Malware, phishing and ransomware are constantly keeping security teams on their toes. But there is one risk to data security that cannot be stopped by cybersecurity software: human error. Unlike malicious threat actors, human error doesn’t come and go as trends in the cyber landscape change. It is true of data breaches throughout history: indeed, a CybSafe study found that human error caused 90% of cyber data breaches in the UK during 2019. For organisations looking to protect intellectual property, or shield customer data, human error is the most dangerous threat of all. And yet, it appears to have no foolproof solution, or remedy available to buy from a cybersecurity vendor.
Humans are naturally prone to making mistakes. Such errors are increasingly impactful in the workplace, but human error in the realm of cybersecurity can have particularly devastating and long-lasting effects. As the digital world becomes more complex, it becomes much tougher to navigate – and thus, more unfair to blame humans for the errors they make. Employees should be given as much help and support as possible. But employees are not often provided with the appropriate security solutions, so they resort to well-intentioned workarounds in order keep pace and get the job done. As data continues to flow faster and more freely than ever before, it becomes more tempting to just upload that document from your personal laptop, or click on that link, or share that info to your personal email.
Take, for instance, one of the most common security problems: phishing emails. An employee might follow instructions in a phishing email not only because it looks authentic, but that it conveys some urgency (usually from a manager or someone else of importance). Employee training can help reduce the likelihood of error, but solving the technological shortcoming is more effective: if a phishing email is blocked from delivery in the first place, we can help mitigate the human error factor. This is where artificial intelligence (AI) can be a game-changer. We already use AI to simplify our home lives, using it to perform a variety of tasks, from turning on lights, to playing our favourite music. But if AI solutions are deployed in the workplace, we can help address the biggest elephant in the IT room: data security.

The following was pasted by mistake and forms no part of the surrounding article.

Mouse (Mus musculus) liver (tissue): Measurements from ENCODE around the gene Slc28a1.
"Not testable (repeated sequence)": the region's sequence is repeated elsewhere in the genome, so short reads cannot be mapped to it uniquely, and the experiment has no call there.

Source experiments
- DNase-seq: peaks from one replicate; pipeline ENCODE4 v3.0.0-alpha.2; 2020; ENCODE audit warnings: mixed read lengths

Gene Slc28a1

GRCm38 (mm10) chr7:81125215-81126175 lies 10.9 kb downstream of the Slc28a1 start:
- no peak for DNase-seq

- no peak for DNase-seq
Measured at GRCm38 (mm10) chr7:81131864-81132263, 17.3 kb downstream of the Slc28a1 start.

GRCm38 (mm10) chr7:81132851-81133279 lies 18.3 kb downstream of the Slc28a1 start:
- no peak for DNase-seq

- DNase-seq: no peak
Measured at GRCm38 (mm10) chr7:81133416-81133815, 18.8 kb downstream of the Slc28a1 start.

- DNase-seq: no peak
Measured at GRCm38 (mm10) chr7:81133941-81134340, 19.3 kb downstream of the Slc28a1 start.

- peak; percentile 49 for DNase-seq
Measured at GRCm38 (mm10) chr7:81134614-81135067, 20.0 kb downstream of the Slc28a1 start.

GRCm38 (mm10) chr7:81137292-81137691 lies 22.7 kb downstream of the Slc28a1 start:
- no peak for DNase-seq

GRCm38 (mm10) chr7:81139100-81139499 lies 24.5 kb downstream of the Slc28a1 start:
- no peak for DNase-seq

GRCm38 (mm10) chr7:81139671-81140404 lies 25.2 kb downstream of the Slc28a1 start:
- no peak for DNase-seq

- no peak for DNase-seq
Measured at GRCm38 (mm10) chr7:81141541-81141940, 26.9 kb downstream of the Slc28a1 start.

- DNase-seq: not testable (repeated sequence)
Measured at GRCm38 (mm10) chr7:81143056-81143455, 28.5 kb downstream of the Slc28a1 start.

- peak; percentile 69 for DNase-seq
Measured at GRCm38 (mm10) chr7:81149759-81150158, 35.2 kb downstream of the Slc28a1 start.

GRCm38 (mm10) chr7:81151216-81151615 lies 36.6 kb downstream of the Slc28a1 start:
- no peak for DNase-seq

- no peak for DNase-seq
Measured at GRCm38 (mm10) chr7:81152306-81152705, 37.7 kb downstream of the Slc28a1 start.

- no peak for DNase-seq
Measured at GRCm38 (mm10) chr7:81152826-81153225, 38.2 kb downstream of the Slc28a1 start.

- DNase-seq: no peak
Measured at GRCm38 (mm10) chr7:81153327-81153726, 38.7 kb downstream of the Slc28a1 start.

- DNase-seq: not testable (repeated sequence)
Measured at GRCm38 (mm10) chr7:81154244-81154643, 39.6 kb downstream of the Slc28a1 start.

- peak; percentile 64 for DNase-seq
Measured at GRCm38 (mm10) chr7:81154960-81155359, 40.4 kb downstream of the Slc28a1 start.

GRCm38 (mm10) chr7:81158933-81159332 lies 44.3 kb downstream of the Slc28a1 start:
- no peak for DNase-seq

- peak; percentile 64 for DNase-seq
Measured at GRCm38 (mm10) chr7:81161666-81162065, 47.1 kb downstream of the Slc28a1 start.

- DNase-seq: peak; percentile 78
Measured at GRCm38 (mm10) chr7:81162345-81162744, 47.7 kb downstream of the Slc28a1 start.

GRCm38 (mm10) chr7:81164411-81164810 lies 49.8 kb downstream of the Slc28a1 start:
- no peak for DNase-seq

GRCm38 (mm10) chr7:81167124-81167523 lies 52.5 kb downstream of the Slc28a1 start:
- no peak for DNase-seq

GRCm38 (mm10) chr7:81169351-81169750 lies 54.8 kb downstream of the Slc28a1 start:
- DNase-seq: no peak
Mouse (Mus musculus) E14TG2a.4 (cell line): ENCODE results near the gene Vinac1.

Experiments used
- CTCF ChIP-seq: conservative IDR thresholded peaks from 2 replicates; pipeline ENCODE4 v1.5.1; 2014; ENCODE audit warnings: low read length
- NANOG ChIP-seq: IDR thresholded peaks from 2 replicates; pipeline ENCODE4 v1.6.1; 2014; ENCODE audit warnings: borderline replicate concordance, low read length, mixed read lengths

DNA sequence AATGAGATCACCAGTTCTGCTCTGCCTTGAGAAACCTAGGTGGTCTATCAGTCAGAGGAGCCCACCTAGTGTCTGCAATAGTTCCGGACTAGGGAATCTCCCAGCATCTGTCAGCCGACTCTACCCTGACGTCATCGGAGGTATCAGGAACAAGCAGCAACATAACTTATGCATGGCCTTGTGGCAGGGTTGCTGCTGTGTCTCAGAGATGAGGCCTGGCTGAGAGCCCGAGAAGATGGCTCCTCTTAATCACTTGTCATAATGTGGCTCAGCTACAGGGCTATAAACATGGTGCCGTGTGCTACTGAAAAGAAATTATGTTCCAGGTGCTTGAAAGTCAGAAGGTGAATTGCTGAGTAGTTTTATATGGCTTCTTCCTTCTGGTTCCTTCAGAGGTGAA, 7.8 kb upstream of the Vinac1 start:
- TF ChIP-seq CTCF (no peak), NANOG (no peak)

Data security is a major area of concern, and it’s likely the leading cause for lost hours – and lost sleep – for security and IT professionals. According to a recent survey of over 500 IT professionals in the financial services industry, a whopping 94% said that they lack confidence in the ability of employees, consultants, and partners to safeguard customer data. And because cybersecurity is a complex domain – with many unknowns and moving parts – the rigid, conventional solutions can’t be effective. However, AI solutions can learn, adapt, and dynamically react to an organisation’s cybersecurity needs.
Not to worry, though – this is a far cry from the sensationalistic sci-fi scenes of a robot takeover. Yes, AI can solve complex problems with a level of consistency and speed that’s unmatched by human intelligence. But it can’t replace human intelligence where it’s needed most: we must choose the right problems to solve. Once we identify this, we can start collecting the right data, designing the right solution, and creating the right processes for our AI solutions to adapt, learn from feedback, and produce results. AI can also provide employees with more time to tackle the impactful tasks of the business. Consider the case of phishing emails again: Even if the employee properly deletes that email, they’ve still spent valuable time in security training sessions, and in evaluating that email for potential threats. With an AI-based solution that detects phishing emails before they’re delivered, the employee’s time and efforts can be much better spent.
If AI can eliminate human error from businesses, will humans still be valuable to organisations? Of course – and their value will be vastly increased, too. AI helps to augment human intelligence, by taking on the low-level tasks and conducting the meticulous checks that the current cybersecurity landscape requires. This gifts humans more time to achieve their full potential in their role, from solving problems using critical thinking, to developing creative ideas from insights. For organisations, this is the ultimate in added value – not only can human error be reduced, but the true potential of teams is finally unlocked.